Reproduction Mitosis produces somatic cells (body cells) Somatic cells have 46 chromosomes (23 pairs) What if somatic cells were involved in reproduction? 46 92 46 Oocyte Zygote Spermatocte I’ve got too many chromosomes!!! How do we solve this problem?
Reproduction Mitosis produces somatic cells (body cells) Somatic cells have 46 chromosomes (23 pairs) What if somatic cells were involved in reproduction? 23 46 Much better Haploid Diploid
Gametes Haploid gametes keeps the chromosome number from doubling in each succeeding generation Haploid gametes are produced by a special sort of cell division called meiosis Meiosis – occurs only in reproductive organs, ovaries and testes – Purpose of meiosis is to produce sperm and egg Spermatogenesis – Sperm production Oogenesis – Egg cell production
Meiosis involves 2 cell divisions Meiosis produces 4 cells from 1 parental cell Each of the 4 daughter cells has 23 individual chromosomes rather than 23 pairs of chromosomes Meiosis reduces the chromosome number from diploid to haploid Meiosis, like mitosis, is preceded by chromosome duplication – However, in meiosis the cell divides twice to form four daughter cells Summary of Meiosis
MEIOSIS I : Homologous chromosomes separate INTERPHASEPROPHASE I METAPHASE I ANAPHASE I Centrosomes (with centriole pairs) Nuclear envelope Chromatin Sites of crossing over Spindle Sister chromatids Tetrad Microtubules attached to kinetochore Metaphase plate Centromere (with kinetochore) Sister chromatids remain attached Homologous chromosomes separate
MEIOSIS II : Sister chromatids separate TELOPHASE I AND CYTOKINESIS PROPHASE II METAPHASE II ANAPHASE II Cleavage furrow Sister chromatids separate TELOPHASE II AND CYTOKINESIS Haploid daughter cells forming
Genetic Variation in Meiosis Meiosis provides for a vast amount of genetic variation – Crossing over – in prophase I, chromosomes exchange DNA – Independent Assortment – in anaphase I homologs independently separate, in anaphase II sister chromatids independently separate Additional genetic variation is achieved through mating of non-related individuals
POSSIBILITY 1POSSIBILITY 2 Two equally probable arrangements of chromosomes at metaphase I Metaphase II Gametes Combination 1Combination 2Combination 3Combination 4 Independent Assortment
The number of genetically distinct gametes that can be produced from a diploid cell is 2 n n = the number of chromosome pairs I wonder how many distinct gametes can be produced from independent assortment in humans? 2 23 = 8,388,608 combinations
MITOSISMEIOSIS PARENT CELL (before chromosome replication) Site of crossing over MEIOSIS I PROPHASE I Crossing over occurs PROPHASE Duplicated chromosome (two sister chromatids) METAPHASE Chromosome replication 2n = 4 ANAPHASE TELOPHASE Chromosomes align at the metaphase plate Homologous pairs line up at the equator METAPHASE I ANAPHASE I TELOPHASE I Sister chromatids separate during anaphase Homologous chromosomes separate during anaphase I ; sister chromatids remain together No further chromosomal replication; sister chromatids separate during anaphase II 2n2n2n2n Daughter cells of mitosis Daughter cells of meiosis II MEIOSIS II Daughter cells of meiosis I Haploid n = 2 nnnn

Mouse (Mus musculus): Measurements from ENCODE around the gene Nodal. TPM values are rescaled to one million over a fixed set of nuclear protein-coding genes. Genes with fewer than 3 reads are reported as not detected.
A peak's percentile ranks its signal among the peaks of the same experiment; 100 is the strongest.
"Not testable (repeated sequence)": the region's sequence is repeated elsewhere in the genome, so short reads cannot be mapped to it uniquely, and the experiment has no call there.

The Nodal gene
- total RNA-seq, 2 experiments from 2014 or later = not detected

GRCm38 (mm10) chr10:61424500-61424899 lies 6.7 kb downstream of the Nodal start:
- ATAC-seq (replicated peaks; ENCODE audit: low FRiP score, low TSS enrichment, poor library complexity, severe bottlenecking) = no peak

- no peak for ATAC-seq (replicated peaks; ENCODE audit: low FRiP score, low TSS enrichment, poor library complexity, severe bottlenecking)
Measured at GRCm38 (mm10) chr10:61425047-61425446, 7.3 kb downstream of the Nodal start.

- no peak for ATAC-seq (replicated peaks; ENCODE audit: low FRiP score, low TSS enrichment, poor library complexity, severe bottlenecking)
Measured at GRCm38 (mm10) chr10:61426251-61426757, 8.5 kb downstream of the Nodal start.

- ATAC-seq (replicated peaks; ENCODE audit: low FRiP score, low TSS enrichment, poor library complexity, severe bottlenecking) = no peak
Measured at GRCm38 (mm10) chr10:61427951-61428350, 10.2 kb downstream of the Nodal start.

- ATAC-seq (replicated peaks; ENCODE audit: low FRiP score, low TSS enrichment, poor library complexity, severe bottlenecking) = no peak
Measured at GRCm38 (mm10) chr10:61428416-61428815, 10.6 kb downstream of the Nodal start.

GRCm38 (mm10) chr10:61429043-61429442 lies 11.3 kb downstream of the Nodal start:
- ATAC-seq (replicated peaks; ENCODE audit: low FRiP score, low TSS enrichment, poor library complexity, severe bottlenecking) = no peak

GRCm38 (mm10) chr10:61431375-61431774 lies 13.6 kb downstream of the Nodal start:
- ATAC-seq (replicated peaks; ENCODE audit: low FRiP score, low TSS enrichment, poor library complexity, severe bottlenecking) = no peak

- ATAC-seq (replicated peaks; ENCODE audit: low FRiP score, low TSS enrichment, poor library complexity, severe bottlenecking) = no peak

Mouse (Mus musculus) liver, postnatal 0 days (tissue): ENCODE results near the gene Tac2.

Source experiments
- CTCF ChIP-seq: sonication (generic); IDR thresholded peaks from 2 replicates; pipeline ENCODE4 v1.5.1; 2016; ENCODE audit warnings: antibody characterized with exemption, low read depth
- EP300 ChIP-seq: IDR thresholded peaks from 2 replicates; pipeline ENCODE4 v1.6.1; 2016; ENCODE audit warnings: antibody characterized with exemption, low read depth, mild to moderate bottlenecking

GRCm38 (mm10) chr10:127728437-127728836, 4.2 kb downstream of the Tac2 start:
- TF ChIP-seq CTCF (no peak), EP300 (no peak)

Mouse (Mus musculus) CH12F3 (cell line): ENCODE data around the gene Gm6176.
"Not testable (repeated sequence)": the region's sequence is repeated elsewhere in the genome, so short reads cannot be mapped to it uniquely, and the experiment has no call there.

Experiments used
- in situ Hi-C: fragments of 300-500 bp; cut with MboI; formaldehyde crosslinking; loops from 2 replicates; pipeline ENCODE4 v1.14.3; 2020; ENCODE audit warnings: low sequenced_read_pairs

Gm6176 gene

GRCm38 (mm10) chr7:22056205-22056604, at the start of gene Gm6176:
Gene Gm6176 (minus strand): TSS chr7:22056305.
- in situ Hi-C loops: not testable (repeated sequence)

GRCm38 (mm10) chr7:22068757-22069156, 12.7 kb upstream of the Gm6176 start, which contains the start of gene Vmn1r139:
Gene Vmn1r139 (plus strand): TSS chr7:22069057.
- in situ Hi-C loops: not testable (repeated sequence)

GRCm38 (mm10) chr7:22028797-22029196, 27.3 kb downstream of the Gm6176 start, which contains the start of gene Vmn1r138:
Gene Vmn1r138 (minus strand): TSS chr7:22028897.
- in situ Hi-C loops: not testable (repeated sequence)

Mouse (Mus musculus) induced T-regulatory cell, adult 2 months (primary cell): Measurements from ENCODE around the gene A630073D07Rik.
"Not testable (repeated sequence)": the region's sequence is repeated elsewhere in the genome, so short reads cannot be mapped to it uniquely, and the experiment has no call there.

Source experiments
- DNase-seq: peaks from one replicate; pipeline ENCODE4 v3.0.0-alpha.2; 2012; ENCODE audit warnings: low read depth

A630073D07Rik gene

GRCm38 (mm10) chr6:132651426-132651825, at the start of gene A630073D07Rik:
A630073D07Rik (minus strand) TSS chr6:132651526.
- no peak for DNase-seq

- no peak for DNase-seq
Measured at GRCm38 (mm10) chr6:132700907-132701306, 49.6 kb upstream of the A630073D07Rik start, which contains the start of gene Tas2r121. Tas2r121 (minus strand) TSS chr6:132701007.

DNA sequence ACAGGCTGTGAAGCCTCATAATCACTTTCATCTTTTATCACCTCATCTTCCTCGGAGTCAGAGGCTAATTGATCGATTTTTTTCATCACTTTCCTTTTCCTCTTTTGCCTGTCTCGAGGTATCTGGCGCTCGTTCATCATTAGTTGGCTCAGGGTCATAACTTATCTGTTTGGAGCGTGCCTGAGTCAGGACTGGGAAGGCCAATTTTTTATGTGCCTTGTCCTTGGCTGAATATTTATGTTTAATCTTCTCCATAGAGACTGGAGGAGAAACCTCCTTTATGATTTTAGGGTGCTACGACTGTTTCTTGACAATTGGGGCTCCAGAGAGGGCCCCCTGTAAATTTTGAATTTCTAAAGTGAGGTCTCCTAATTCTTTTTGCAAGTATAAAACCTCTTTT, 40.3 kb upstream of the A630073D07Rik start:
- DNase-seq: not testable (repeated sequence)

Karyotype A karyotype is a display of a persons chromosomes What does this karyotype tell you about the person?
Errors in Meiosis Nondisjunction occurs when either: – homologues fail to separate during anaphase I of meiosis, or – sister chromatids fail to separate during anaphase II. Trisomy - one extra chromosome (2n +1) Monosomy - one missing chromosome (2n - 1)
Down syndromeDown syndrome (trisomy 21): The result of an extra copy of chromosome 21. People with Down syndrome are 47, 21+. Down syndrome affects 1:700 children and alters the child's phenotype either moderately or severely: - characteristic facial features, short stature; heart defects - susceptibility to respiratory disease, shorter lifespan - prone to developing early Alzheimer's and leukemia - often sexually underdeveloped and sterile, usually some degree of mental retardation. - Down Syndrome is correlated with age of mother but can also be the result of nondisjunction of the father's chromosome 21.
Patau syndrome (trisomy 13)Patau syndrome (trisomy 13): serious eye, brain, circulatory defects as well as cleft palate. 1:5000 live births. Children rarely live more than a few months.
Edward's syndrome (trisomy 18)Edward's syndrome (trisomy 18): almost every organ system affected 1:10,000 live births. Children with full Trisomy 18 generally do not live more than a few months.
Klinefelter syndrome: 47, XXY males. Male sex organs; unusually small testes, sterile. Breast enlargement and other feminine body characteristics. Normal intelligence.Klinefelter syndrome: 47, XXY
47, XYY males47, XYY males: Individuals are somewhat taller than average and often have below normal intelligence. At one time (~1970s), it was thought that these men were likely to be criminally aggressive, but this hypothesis has been disproven over time.
Trisomy X: 47, XXX females. 1:1000 live births - healthy and fertile - usually cannot be distinguished from normal female except by karyotypeTrisomy X: 47, XXX
Monosomy X (Turner's syndrome)Monosomy X (Turner's syndrome): 1:5000 live births; the only viable monosomy in humans - women with Turner's have only 45 chromosomes!!! XO individuals are genetically female, however, they do not mature sexually during puberty and are sterile. Short stature and normal intelligence. (98% of these fetuses die before birth)